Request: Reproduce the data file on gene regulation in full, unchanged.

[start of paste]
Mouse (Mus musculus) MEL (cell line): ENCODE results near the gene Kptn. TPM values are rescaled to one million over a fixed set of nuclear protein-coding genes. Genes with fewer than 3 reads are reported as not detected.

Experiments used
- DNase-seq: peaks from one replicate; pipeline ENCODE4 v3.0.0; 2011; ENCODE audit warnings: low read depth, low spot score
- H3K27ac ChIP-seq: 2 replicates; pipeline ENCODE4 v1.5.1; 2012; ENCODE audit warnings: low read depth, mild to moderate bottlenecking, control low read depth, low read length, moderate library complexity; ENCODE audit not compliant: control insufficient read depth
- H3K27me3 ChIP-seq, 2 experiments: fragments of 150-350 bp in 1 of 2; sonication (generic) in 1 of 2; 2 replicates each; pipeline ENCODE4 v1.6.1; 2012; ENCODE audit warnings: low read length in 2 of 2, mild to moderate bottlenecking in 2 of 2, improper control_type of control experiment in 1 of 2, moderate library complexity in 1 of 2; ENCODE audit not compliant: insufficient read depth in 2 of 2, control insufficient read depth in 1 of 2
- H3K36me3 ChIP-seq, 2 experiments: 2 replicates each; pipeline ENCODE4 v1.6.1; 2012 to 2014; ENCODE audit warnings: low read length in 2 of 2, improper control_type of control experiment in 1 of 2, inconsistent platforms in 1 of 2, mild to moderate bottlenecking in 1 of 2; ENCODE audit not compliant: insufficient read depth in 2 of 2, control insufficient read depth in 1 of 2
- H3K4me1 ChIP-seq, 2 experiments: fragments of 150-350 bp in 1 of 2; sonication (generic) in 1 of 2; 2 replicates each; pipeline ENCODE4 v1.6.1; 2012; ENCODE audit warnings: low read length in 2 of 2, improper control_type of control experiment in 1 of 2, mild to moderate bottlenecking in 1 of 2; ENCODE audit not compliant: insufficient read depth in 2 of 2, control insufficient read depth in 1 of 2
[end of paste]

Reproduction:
Mouse (Mus musculus) MEL (cell line): ENCODE results near the gene Kptn. TPM values are rescaled to one million over a fixed set of nuclear protein-coding genes. Genes with fewer than 3 reads are reported as not detected.

Experiments used
- DNase-seq: peaks from one replicate; pipeline ENCODE4 v3.0.0; 2011; ENCODE audit warnings: low read depth, low spot score
- H3K27ac ChIP-seq: 2 replicates; pipeline ENCODE4 v1.5.1; 2012; ENCODE audit warnings: low read depth, mild to moderate bottlenecking, control low read depth, low read length, moderate library complexity; ENCODE audit not compliant: control insufficient read depth
- H3K27me3 ChIP-seq, 2 experiments: fragments of 150-350 bp in 1 of 2; sonication (generic) in 1 of 2; 2 replicates each; pipeline ENCODE4 v1.6.1; 2012; ENCODE audit warnings: low read length in 2 of 2, mild to moderate bottlenecking in 2 of 2, improper control_type of control experiment in 1 of 2, moderate library complexity in 1 of 2; ENCODE audit not compliant: insufficient read depth in 2 of 2, control insufficient read depth in 1 of 2
- H3K36me3 ChIP-seq, 2 experiments: 2 replicates each; pipeline ENCODE4 v1.6.1; 2012 to 2014; ENCODE audit warnings: low read length in 2 of 2, improper control_type of control experiment in 1 of 2, inconsistent platforms in 1 of 2, mild to moderate bottlenecking in 1 of 2; ENCODE audit not compliant: insufficient read depth in 2 of 2, control insufficient read depth in 1 of 2
- H3K4me1 ChIP-seq, 2 experiments: fragments of 150-350 bp in 1 of 2; sonication (generic) in 1 of 2; 2 replicates each; pipeline ENCODE4 v1.6.1; 2012; ENCODE audit warnings: low read length in 2 of 2, improper control_type of control experiment in 1 of 2, mild to moderate bottlenecking in 1 of 2; ENCODE audit not compliant: insufficient read depth in 2 of 2, control insufficient read depth in 1 of 2